For example, if you specify the trigger that activates on the UPDATE event and updates a particular value, say “alias”, you can use OLD.alias to get the old alias value and NEW.alias to get the new alias value.

Following table shows which events can use the OLD and NEW values.

EventOLDNEW
INSERTNoYes
UPDATEYesYes
DELETEYesNo
OLD and NEW availability

Examples of MySQL Triggers

Before creating triggers, we are going to create the table with fields id, name, age, city, phone number, email, education, and last updated date. After that, we will insert data into and create triggers of different types.

CREATE TABLE studs(
id INT PRIMARY KEY AUTO_INCREMENT,
name VARCHAR(100),
gender VARCHAR(10),
age INT(2),
city VARCHAR(100),
phone VARCHAR(10),
email VARCHAR(100),
education VARCHAR(50),
last_updated DATETIME
);
INSERT INTO studs(name,gender,age,city,phone,email,education,last_updated)
values("Yuji","male",21,"London","9878677654","yuji@gmail.com","B.Tech",NOW()),
("Genos","male",20,"New York","7687653524","Genos@gmail.com","BE",NOW()),("Raj","male",22,"Mumbai","9987256738","Raj@gmail.com","B.Arch",NOW()),
("Maya","male",21,"Delhi","8878986756","Maya@gmail.com","MPhil",NOW());

Let’s see if the data is inserted successfully in the table.

SELECT * FROM studs;
Studs Table Data
Studs Table Data

As you can see, the data has been inserted successfully with the current date and time.

We will now create a BEFORE INSERT trigger in which we will add the Mr or Ms before the name of students according to their gender.

We need IF-ELSE conditional statement to get the right abbreviation for the student. If the gender is male, we will update the name with Mr.name and the same if the student is female.

DELIMITER //
CREATE TRIGGER findAbbr
BEFORE INSERT ON studs FOR EACH ROW
BEGIN
IF NEW.gender = "male" THEN
SET NEW.name = CONCAT("Mr. ",NEW.name);
ELSEIF NEW.gender = "female" THEN
SET NEW.name = CONCAT("Ms. ",NEW.name);
ELSE
SET NEW.name = NEW.name;
END IF;
END 
//
Creating Insert Trigger In Mysql
Creating Insert Trigger In Mysql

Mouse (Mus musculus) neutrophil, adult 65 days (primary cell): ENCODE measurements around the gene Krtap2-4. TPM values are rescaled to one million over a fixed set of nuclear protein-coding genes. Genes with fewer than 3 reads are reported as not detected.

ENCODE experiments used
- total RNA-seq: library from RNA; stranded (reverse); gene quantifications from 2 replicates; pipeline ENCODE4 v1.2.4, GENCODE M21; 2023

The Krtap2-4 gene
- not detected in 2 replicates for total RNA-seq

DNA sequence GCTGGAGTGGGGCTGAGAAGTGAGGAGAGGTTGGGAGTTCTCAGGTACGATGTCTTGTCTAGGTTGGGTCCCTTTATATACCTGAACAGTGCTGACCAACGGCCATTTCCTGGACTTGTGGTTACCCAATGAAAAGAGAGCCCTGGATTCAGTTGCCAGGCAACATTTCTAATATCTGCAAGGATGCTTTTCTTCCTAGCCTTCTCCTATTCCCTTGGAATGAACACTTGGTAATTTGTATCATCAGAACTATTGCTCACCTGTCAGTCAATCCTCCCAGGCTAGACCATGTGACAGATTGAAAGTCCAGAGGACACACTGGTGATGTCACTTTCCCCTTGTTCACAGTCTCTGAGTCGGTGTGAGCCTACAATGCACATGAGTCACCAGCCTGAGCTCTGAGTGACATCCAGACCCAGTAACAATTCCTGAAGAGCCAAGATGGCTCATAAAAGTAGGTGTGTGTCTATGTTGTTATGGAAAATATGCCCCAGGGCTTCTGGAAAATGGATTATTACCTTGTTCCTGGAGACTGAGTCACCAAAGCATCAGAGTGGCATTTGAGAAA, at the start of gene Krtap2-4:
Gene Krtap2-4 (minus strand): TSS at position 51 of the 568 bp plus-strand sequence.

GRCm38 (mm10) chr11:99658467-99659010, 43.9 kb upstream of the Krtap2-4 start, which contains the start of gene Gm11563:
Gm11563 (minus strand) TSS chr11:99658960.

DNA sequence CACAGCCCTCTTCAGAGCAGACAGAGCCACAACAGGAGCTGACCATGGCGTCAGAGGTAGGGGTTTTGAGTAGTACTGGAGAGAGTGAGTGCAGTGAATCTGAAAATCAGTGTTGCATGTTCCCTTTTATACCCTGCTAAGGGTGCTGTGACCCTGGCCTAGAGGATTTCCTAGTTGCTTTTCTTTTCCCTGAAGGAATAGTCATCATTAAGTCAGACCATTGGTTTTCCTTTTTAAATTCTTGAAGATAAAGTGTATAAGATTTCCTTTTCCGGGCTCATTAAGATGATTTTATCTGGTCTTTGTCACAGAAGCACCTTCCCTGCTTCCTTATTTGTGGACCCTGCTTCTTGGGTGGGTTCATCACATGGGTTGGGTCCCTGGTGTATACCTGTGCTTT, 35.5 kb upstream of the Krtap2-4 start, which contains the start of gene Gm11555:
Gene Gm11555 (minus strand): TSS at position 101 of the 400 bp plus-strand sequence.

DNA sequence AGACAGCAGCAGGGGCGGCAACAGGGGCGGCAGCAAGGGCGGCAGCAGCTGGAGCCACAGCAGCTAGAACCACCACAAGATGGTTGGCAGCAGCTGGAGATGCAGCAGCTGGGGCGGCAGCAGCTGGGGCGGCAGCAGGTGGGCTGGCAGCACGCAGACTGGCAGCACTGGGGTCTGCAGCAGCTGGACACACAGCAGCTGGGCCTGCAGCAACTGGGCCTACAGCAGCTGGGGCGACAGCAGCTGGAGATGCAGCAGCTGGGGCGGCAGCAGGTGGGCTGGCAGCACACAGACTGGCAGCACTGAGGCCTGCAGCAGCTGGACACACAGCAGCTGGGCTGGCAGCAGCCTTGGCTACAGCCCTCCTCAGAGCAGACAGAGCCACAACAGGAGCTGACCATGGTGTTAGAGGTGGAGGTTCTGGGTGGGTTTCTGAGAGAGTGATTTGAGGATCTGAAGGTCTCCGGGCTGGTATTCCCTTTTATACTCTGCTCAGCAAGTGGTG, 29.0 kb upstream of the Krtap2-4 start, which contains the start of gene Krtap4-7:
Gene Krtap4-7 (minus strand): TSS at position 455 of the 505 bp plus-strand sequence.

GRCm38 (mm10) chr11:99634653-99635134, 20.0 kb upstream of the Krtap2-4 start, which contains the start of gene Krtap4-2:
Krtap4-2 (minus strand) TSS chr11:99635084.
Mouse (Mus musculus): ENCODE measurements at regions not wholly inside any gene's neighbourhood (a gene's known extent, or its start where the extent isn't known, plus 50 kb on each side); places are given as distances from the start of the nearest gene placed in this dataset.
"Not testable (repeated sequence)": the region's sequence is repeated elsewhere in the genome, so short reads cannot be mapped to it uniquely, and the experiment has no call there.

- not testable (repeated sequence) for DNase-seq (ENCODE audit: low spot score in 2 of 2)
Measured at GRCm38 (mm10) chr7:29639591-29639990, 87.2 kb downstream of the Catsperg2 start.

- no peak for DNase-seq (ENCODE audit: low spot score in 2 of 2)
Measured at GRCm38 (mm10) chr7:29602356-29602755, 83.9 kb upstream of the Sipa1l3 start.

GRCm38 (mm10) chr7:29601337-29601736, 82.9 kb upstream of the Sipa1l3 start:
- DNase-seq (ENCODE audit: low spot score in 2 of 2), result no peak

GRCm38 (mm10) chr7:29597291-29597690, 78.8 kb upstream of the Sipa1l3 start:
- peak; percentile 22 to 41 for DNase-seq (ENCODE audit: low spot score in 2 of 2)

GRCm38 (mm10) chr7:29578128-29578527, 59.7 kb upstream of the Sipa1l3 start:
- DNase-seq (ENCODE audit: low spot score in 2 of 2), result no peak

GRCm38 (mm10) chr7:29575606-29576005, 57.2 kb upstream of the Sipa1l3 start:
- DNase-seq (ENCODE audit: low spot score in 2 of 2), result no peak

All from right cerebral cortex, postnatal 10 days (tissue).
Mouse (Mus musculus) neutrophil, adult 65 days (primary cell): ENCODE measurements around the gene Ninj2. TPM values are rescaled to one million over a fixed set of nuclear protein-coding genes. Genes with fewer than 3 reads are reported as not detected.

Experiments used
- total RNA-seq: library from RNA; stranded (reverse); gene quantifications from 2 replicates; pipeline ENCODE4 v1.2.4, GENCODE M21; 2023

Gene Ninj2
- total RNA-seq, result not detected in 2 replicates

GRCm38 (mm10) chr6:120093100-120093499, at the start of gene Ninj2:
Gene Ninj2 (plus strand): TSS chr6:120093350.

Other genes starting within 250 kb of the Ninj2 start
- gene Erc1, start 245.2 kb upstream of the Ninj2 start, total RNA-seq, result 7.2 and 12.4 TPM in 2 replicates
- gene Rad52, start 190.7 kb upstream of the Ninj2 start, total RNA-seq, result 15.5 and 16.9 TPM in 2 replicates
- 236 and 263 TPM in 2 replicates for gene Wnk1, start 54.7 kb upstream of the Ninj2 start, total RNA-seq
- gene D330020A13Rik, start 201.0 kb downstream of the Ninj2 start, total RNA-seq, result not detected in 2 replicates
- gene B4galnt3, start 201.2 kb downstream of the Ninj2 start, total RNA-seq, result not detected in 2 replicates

Here, we have used the IF-ELSEIF statement that checks if the gender is male or female and accordingly updates the new name with the concatenated name. If the gender is neither male nor female, the trigger will keep the original name as it is.

Let’s insert a new row into the table and see if the trigger works fine.

INSERT INTO studs(name,gender,age,city,phone,email,education,last_updated)
VALUES("May","female",20,"Paris","8875629837","may@gmail.com","B.A", NOW());
Inserting New Row In Table
Inserting New Row In Table

The row was inserted successfully. Let’s check the table. We should get the name of a new row as Ms. May.

SELECT * FROM studs;
Result Of Before Insert Trigger
Result Of BEFORE INSERT Trigger

As you can see, the trigger worked the way it should, and we got the expected output.

Conclusion

Today we learned how to create a trigger in MySQL using CREATE TRIGGER statement. MySQL Trigger is a vast topic, and you can have multiple sub-topics under it. In this tutorial, we have seen an example of MySQL BEFORE INSERT trigger. However, you can create any type of trigger using the same concept. Stay connected with us for more tutorials on triggers. See you in the following tutorial!

References

MySQL official documentation on trigger syntax and examples.

MySQL official documentation on creating trigger statements.